The state of Texas recently legalized the use of hemp, but not marijuana. Since then, the state has struggled to find a way to test for THC when it comes to charging people with drug crimes since hemp also contains a certain amount of THC. In response, the Texas Forensics Science Commission teamed up with the Drug Enforcement Agency in order to find some way to test for THC -- and they think they may have found it.
It is possible that beginning in 2020, prosecutors will have a way to measure THC in order to differentiate between marijuana and hemp. Between the TFSC and the DEA, it was found that a minimum 1% concentration of THC would suffice as a measure for differentiation. This means that prosecutors may again begin prosecuting even low-level marijuana charges, and defense attorneys will need to take steps to fully understand how the testing is supposed to work in order to serve their clients.
As for police throughout Texas, they will still require probable cause, along with either a search warrant or consent to search a person or vehicle. They will have to prove that a substance is marijuana by smell and look, which may not always be easy since hemp is similar in appearance and smell. The substance in question must then undergo testing. There are still details to work out regarding the testing parameters.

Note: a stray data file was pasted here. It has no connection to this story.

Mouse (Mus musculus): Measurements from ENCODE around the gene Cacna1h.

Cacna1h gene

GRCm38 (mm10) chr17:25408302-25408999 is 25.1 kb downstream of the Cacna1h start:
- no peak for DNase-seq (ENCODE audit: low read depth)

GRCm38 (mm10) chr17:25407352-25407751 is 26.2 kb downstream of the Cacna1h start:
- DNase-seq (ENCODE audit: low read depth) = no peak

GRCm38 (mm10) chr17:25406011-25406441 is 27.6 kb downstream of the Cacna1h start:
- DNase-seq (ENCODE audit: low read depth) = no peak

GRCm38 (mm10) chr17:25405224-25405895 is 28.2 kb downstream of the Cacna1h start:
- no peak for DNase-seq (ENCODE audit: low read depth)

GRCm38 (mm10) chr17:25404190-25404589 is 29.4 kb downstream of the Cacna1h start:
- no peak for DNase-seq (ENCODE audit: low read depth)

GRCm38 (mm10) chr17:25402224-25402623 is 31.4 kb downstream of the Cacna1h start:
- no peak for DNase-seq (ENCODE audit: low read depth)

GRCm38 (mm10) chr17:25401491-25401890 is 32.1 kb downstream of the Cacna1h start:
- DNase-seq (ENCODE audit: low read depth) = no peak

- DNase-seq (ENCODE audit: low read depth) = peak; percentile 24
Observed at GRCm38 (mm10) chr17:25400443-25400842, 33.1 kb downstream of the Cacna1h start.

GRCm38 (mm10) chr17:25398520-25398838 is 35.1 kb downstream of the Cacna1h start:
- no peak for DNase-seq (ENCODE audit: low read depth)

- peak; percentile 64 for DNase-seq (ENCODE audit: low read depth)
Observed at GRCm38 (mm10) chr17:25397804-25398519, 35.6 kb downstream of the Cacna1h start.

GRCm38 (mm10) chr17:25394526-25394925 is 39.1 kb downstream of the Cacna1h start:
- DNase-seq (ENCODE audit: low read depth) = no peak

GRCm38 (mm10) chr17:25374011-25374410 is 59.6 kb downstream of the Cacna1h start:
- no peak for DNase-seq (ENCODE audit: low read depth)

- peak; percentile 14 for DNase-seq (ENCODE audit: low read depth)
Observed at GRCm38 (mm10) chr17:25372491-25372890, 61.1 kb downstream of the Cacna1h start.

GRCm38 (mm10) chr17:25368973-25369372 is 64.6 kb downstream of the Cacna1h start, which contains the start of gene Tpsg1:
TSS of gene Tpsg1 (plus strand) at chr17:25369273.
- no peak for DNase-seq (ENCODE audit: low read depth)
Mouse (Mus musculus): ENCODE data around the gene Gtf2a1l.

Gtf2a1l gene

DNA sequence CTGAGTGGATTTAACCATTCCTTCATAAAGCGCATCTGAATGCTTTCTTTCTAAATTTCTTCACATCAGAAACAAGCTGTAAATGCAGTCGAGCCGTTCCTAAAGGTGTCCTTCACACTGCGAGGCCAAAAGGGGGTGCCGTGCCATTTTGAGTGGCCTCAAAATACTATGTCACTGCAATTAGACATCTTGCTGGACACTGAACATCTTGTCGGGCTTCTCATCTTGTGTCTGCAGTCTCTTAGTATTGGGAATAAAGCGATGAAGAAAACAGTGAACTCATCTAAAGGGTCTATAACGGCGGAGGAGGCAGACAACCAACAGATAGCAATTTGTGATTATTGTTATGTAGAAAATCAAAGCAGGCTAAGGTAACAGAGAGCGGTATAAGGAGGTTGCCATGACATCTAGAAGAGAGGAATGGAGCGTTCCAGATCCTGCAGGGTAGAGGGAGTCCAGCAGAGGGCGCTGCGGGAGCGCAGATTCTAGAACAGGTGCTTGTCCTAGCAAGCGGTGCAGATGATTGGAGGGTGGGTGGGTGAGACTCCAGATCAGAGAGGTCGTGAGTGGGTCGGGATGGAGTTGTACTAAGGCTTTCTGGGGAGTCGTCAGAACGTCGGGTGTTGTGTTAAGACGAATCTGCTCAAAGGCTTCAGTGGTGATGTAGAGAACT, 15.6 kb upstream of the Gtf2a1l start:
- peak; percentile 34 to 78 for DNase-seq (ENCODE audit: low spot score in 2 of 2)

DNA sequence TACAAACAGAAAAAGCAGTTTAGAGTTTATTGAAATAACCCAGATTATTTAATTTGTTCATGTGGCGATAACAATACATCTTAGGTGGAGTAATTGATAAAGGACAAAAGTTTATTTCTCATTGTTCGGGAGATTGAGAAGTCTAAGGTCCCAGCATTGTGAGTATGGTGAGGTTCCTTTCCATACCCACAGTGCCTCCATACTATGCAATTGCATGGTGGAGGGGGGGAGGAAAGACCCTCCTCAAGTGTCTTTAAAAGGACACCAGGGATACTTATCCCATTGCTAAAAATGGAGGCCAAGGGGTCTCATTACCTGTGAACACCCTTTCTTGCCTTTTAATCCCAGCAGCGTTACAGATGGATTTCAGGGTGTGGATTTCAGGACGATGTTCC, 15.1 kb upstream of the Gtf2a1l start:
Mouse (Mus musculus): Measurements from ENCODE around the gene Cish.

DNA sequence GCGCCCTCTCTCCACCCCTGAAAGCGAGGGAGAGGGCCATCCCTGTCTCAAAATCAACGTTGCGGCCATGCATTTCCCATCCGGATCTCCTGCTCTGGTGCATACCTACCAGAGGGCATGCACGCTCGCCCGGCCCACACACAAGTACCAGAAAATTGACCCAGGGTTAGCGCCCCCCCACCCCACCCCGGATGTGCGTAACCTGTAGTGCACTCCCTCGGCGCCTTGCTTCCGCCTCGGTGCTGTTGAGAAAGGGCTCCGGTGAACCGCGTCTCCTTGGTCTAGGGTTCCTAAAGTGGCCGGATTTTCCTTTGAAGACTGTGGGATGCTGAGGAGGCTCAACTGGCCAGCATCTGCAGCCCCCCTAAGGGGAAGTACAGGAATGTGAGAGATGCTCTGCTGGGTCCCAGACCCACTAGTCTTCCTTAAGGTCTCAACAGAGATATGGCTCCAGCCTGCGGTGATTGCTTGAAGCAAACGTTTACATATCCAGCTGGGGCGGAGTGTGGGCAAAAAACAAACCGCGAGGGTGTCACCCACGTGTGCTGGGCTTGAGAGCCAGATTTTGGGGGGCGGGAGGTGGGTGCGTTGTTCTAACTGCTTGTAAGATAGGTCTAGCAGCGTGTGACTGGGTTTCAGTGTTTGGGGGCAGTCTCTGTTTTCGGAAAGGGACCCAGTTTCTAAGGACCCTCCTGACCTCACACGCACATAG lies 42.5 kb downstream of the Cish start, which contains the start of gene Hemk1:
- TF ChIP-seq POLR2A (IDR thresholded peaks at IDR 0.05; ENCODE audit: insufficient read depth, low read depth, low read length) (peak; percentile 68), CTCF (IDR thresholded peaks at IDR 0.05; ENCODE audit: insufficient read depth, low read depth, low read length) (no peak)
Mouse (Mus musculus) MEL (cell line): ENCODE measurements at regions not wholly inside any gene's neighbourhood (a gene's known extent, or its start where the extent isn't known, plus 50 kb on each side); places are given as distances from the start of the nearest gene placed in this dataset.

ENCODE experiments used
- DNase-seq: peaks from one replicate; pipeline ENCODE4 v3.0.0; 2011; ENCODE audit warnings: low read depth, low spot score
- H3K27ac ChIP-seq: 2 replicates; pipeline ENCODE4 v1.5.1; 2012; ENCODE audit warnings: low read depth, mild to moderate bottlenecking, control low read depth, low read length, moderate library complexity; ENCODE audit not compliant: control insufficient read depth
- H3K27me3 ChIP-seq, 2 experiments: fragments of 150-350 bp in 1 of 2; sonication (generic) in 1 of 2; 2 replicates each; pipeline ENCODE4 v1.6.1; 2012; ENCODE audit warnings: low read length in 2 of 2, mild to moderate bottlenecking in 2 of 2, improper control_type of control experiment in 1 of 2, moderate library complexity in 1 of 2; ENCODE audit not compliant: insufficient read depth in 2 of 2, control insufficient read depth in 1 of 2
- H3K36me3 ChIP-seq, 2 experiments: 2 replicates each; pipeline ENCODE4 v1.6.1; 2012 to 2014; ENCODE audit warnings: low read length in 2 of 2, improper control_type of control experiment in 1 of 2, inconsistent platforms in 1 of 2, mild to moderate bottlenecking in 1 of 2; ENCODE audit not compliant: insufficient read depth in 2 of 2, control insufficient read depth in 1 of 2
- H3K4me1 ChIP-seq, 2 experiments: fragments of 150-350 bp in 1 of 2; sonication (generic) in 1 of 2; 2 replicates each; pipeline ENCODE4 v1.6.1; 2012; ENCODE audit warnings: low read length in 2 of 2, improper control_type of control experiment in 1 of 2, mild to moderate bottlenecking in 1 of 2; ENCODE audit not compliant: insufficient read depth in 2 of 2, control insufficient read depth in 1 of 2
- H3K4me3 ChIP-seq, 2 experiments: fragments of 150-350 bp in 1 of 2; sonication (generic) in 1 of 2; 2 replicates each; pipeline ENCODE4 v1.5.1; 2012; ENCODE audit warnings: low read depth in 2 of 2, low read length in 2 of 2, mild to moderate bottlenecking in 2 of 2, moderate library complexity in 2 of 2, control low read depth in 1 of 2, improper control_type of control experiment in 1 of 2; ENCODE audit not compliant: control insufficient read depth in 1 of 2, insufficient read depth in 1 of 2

Anytime a new test, procedure or policy is added into the criminal process, it could take some time to "work out the kinks" through the legal system. It will undergo serious scrutiny by criminal defense attorneys and their experts. Anyone facing drug crimes when this new test arrives may want to take the time to challenge the charges instead of simply accepting their fate.